Professor David Hudson

Professor David Hudson

International Development Department
Birmingham Professorial Research Fellow in Politics and Development
Director, Developmental Leadership Program (DLP)

Contact details

International Development Department
Muirhead Tower
University of Birmingham
B15 2TT

David Hudson is the Professorial Research Fellow in Politics and Development at the University of Birmingham and Director of the Developmental Leadership Program (DLP).

He has written widely on the politics of development, in particular on the role of coalitions, leadership and power in reform processes and how development actors can think and work politically as part of the Developmental Leadership Program; the drivers of global migration, finance and trade and how these processes shape national development; and how people in rich countries engage with global development issues, as part of the Gates Foundation's Aid Attitudes Tracker.

Current research projects involve fieldwork or data collection in Fiji, France, Germany, Jamaica, Myanmar, Rwanda, UK, and the US and uses a mix of qualitative and quantitative methods, including survey data, network analysis, as well as experiments, text analysis, interviews and focus groups.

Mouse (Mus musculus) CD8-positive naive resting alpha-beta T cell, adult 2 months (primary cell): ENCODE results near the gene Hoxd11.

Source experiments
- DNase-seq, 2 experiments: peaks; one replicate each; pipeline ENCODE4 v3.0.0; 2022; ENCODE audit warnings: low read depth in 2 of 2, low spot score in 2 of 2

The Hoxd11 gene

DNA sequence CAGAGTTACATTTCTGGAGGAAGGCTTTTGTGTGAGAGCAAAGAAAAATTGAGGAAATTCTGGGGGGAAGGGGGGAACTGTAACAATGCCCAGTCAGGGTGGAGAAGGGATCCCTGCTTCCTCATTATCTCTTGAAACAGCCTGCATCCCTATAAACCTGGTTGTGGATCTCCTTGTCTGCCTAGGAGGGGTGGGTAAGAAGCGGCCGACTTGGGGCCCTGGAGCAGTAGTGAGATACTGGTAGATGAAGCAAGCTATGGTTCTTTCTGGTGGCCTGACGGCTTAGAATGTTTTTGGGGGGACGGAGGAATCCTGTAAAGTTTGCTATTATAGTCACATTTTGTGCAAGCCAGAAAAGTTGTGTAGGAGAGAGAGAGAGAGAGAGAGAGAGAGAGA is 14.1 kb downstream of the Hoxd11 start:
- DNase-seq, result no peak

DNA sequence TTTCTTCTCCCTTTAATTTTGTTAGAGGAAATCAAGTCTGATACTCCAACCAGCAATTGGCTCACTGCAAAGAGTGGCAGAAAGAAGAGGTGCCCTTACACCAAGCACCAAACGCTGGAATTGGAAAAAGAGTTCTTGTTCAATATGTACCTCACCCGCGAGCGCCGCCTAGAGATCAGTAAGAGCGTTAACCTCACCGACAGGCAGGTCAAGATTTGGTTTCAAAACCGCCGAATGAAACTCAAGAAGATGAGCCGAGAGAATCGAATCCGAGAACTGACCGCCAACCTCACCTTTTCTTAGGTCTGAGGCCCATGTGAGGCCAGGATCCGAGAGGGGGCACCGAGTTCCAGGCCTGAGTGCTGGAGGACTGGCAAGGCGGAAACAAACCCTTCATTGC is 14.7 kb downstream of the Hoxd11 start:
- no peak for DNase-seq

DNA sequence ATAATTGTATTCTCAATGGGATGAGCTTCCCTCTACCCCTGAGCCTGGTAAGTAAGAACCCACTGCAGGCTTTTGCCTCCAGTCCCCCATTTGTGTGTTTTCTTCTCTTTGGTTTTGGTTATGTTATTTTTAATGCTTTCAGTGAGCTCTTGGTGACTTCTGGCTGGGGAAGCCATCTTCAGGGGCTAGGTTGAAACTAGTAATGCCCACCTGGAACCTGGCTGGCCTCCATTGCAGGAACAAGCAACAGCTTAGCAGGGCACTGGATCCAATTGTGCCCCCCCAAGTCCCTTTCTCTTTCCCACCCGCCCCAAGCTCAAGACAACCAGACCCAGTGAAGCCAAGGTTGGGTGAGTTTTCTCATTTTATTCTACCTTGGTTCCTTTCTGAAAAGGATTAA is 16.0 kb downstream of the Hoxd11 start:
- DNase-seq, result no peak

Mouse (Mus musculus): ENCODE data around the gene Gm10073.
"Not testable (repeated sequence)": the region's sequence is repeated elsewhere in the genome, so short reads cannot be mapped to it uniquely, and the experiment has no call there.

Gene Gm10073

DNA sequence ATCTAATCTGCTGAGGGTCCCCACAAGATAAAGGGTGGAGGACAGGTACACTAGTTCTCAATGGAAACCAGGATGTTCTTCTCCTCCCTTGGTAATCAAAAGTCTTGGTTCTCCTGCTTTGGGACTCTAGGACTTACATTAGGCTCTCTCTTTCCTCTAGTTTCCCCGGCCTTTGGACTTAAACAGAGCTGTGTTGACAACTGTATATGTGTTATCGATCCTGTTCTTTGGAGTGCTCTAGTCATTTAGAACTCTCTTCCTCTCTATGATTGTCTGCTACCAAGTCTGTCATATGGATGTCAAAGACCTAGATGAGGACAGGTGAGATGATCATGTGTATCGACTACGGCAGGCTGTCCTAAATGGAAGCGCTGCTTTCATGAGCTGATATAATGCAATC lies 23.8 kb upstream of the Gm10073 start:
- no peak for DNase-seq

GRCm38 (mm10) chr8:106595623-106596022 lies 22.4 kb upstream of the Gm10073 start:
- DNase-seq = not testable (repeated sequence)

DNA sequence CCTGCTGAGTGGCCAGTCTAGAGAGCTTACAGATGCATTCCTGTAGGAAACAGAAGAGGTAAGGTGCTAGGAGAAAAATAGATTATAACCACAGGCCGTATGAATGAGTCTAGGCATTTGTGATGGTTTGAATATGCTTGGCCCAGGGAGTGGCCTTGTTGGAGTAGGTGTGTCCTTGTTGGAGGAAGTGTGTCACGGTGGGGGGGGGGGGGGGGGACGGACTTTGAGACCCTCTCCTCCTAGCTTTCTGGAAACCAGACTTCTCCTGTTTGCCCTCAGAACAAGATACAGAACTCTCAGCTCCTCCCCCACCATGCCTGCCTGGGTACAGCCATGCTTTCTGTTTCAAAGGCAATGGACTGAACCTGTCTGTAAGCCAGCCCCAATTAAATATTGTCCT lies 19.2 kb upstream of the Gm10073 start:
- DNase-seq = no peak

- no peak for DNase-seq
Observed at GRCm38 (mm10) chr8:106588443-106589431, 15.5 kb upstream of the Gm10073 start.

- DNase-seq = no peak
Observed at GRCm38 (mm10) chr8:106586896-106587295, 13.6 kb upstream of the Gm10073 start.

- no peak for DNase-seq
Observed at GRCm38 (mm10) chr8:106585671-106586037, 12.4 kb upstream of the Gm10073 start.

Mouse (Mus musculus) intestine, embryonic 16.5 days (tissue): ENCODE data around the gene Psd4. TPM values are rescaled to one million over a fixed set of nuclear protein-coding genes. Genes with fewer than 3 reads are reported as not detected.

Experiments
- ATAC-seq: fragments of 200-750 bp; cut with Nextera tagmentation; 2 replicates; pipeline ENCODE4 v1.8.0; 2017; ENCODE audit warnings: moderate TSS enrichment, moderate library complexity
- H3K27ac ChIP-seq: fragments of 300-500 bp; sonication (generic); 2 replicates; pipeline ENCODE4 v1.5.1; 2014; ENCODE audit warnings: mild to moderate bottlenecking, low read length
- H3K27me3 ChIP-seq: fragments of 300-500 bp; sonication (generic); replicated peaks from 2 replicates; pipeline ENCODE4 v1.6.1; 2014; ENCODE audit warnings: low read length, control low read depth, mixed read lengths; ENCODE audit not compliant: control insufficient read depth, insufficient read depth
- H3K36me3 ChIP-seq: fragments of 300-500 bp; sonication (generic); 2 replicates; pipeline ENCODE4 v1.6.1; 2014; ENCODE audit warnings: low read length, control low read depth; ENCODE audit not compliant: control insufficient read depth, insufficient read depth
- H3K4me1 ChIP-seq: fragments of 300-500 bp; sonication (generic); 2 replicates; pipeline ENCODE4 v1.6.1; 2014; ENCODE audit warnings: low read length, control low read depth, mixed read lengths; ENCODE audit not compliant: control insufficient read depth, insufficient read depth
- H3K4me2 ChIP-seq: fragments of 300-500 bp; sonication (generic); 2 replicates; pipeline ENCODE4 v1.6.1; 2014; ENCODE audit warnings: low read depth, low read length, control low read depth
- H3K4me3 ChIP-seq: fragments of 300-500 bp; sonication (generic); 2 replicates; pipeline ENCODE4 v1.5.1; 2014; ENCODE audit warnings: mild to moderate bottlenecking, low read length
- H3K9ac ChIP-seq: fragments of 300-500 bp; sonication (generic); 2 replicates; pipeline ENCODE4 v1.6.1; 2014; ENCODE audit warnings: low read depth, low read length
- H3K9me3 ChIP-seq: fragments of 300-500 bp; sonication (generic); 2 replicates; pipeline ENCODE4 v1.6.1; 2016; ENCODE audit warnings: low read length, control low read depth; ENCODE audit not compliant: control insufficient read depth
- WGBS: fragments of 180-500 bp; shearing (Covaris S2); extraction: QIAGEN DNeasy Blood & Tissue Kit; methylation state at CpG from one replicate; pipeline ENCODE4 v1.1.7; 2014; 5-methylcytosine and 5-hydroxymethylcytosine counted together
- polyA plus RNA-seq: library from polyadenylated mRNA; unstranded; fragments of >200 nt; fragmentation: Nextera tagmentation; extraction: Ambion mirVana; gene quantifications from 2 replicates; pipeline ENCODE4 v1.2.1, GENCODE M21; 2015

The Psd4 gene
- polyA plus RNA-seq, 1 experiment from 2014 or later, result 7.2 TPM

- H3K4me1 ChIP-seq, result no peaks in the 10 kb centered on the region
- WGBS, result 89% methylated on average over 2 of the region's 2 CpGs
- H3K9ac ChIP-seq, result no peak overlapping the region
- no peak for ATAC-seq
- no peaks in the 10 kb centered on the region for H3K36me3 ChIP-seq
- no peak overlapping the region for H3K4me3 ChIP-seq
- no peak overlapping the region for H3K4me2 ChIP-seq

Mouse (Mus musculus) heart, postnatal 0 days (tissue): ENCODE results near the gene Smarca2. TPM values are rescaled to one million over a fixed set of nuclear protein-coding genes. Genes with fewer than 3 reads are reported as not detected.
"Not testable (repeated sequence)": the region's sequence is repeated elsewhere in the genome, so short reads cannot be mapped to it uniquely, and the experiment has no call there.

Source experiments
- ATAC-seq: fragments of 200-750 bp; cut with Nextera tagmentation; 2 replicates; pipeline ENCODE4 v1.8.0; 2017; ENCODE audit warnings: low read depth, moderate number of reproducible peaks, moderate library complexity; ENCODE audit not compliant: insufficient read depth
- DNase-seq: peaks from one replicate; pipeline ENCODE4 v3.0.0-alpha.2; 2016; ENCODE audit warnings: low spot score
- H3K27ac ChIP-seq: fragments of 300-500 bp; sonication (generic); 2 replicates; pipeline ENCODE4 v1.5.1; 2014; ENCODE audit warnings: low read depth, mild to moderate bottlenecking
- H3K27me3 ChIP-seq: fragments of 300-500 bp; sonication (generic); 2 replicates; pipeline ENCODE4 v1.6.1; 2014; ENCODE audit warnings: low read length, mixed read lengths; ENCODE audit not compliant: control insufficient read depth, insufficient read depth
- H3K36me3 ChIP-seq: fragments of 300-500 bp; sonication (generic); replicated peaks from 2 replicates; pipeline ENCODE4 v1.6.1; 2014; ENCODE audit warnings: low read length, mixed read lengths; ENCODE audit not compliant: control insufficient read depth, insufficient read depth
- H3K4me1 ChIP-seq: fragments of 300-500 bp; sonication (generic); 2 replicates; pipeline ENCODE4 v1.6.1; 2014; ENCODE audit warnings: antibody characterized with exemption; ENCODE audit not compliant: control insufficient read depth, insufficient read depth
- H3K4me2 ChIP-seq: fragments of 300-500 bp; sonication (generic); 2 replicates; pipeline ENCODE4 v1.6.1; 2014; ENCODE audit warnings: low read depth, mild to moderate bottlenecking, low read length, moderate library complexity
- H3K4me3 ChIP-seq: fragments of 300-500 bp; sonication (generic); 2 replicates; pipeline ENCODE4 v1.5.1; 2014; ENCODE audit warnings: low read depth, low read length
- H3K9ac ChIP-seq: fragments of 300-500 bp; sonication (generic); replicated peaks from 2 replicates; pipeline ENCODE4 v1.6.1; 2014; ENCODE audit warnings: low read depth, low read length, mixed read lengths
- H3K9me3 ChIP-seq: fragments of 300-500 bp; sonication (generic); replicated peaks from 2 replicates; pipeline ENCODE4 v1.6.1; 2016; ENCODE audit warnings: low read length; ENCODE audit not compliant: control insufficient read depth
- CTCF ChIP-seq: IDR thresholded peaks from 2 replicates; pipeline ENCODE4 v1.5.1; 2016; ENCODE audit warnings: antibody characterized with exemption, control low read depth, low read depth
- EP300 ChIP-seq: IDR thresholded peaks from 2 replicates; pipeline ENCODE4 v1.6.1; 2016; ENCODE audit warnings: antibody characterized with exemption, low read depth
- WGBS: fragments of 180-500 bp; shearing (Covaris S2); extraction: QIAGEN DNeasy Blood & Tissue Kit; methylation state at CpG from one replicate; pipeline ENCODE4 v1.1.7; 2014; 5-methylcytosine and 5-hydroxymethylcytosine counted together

He has held grants from the ESRC, British Academy, the Bill & Melinda Gates Foundation, Australian Department of Foreign Affairs and Trade, and the Leverhulme Trust.

David's work has been published in the Review of International Studies, Political Studies, Journal of International Development, and Conflict Management and Peace Science as well as the book Global Finance and Development.


  • PhD in Political Science, University of Birmingham, 2004
  • MA in European Political Economy, University of Birmingham, 2000
  • BSocSc (Hons) in International Studies with Political Science, University of Birmingham, 1996


Does your social circle determine how much you care? | David Hudson | TEDxBrum